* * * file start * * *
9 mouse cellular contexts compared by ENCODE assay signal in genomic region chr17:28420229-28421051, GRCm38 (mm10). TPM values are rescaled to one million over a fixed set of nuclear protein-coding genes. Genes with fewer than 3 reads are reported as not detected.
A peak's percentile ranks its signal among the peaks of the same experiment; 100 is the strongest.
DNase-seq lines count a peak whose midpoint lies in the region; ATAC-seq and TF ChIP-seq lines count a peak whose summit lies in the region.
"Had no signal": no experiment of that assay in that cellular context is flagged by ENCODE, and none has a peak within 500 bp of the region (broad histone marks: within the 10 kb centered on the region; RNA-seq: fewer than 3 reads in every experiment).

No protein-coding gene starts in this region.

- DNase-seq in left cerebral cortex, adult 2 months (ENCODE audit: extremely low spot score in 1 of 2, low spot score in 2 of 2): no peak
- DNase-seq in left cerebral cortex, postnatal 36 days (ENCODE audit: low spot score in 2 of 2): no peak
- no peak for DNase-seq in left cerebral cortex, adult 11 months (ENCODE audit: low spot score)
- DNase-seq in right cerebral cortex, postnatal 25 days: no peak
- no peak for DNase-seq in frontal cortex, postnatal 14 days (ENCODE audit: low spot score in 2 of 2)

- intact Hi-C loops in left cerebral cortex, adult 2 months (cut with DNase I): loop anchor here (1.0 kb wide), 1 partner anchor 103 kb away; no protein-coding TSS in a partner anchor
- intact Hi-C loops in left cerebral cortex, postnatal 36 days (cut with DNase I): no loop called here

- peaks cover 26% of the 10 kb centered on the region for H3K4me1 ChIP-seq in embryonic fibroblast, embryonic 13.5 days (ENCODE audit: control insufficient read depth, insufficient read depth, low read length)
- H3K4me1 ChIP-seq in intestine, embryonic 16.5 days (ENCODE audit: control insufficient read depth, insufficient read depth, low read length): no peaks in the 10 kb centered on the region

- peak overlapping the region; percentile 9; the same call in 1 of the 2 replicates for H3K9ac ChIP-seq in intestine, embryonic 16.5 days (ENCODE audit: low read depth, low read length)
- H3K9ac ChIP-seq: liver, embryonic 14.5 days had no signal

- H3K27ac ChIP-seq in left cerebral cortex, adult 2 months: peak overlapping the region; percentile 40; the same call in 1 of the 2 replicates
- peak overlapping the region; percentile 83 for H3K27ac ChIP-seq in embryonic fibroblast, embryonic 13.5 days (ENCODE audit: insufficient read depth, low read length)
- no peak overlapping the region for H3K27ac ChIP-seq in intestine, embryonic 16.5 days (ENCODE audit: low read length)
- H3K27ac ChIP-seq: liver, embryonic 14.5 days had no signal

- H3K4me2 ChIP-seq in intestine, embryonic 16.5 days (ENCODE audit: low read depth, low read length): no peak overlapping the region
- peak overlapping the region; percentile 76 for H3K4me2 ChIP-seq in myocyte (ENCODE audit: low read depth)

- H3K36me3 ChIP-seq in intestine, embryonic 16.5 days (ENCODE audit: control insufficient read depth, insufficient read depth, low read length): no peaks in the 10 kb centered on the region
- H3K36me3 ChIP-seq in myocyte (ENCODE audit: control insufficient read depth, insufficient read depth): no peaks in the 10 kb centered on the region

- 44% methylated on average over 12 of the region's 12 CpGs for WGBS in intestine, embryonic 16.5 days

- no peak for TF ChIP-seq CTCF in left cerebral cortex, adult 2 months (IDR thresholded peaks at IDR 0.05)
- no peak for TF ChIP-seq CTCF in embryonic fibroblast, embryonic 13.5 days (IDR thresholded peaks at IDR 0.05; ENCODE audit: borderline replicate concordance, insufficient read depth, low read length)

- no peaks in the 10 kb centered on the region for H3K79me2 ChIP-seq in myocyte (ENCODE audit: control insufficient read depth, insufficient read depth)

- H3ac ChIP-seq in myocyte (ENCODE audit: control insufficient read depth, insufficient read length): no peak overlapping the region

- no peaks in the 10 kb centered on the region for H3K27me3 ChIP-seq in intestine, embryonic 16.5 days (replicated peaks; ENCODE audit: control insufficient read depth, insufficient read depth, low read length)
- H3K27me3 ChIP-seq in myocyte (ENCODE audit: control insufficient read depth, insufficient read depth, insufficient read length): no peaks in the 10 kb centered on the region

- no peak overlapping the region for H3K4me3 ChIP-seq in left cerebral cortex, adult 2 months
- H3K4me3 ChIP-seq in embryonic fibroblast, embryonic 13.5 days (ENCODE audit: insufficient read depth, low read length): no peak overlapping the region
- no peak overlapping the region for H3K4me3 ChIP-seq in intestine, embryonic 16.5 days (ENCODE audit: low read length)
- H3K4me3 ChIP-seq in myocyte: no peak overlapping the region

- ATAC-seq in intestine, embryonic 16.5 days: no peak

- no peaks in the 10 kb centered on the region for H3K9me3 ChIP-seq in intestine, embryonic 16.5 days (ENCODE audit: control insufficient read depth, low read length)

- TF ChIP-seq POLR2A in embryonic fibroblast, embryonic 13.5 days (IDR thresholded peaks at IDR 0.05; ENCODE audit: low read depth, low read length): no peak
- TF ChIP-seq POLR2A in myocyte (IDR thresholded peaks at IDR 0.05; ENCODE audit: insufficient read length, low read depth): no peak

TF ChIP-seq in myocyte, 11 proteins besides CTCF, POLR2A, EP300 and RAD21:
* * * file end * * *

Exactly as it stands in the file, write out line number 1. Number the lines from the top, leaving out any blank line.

9 mouse cellular contexts compared by ENCODE assay signal in genomic region chr17:28420229-28421051, GRCm38 (mm10). TPM values are rescaled to one million over a fixed set of nuclear protein-coding genes. Genes with fewer than 3 reads are reported as not detected.